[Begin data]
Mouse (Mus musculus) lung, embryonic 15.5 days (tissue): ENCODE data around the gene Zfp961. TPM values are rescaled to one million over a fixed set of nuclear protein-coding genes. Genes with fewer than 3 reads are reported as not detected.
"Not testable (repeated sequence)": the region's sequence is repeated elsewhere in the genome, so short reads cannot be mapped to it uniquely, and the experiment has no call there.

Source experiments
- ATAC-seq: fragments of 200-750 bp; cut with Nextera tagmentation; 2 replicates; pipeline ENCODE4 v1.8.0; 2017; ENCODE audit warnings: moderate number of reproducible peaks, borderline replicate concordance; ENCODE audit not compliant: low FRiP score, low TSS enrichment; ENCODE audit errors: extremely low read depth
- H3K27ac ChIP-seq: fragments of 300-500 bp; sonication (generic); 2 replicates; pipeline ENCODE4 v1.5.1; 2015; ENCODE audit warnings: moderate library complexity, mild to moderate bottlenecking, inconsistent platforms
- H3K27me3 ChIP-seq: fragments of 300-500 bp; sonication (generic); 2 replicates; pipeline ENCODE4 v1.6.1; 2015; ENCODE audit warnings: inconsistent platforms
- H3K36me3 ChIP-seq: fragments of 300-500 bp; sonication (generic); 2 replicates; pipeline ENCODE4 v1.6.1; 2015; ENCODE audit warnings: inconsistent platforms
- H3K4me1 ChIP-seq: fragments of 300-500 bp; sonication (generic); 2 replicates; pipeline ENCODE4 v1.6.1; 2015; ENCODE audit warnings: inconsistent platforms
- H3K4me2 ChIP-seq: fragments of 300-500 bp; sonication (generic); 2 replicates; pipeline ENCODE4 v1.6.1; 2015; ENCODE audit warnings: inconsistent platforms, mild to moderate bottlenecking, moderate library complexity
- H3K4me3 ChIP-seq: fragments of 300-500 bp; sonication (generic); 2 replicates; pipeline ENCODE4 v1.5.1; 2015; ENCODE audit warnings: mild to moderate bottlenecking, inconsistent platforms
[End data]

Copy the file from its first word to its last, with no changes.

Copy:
Mouse (Mus musculus) lung, embryonic 15.5 days (tissue): ENCODE data around the gene Zfp961. TPM values are rescaled to one million over a fixed set of nuclear protein-coding genes. Genes with fewer than 3 reads are reported as not detected.
"Not testable (repeated sequence)": the region's sequence is repeated elsewhere in the genome, so short reads cannot be mapped to it uniquely, and the experiment has no call there.

Source experiments
- ATAC-seq: fragments of 200-750 bp; cut with Nextera tagmentation; 2 replicates; pipeline ENCODE4 v1.8.0; 2017; ENCODE audit warnings: moderate number of reproducible peaks, borderline replicate concordance; ENCODE audit not compliant: low FRiP score, low TSS enrichment; ENCODE audit errors: extremely low read depth
- H3K27ac ChIP-seq: fragments of 300-500 bp; sonication (generic); 2 replicates; pipeline ENCODE4 v1.5.1; 2015; ENCODE audit warnings: moderate library complexity, mild to moderate bottlenecking, inconsistent platforms
- H3K27me3 ChIP-seq: fragments of 300-500 bp; sonication (generic); 2 replicates; pipeline ENCODE4 v1.6.1; 2015; ENCODE audit warnings: inconsistent platforms
- H3K36me3 ChIP-seq: fragments of 300-500 bp; sonication (generic); 2 replicates; pipeline ENCODE4 v1.6.1; 2015; ENCODE audit warnings: inconsistent platforms
- H3K4me1 ChIP-seq: fragments of 300-500 bp; sonication (generic); 2 replicates; pipeline ENCODE4 v1.6.1; 2015; ENCODE audit warnings: inconsistent platforms
- H3K4me2 ChIP-seq: fragments of 300-500 bp; sonication (generic); 2 replicates; pipeline ENCODE4 v1.6.1; 2015; ENCODE audit warnings: inconsistent platforms, mild to moderate bottlenecking, moderate library complexity
- H3K4me3 ChIP-seq: fragments of 300-500 bp; sonication (generic); 2 replicates; pipeline ENCODE4 v1.5.1; 2015; ENCODE audit warnings: mild to moderate bottlenecking, inconsistent platforms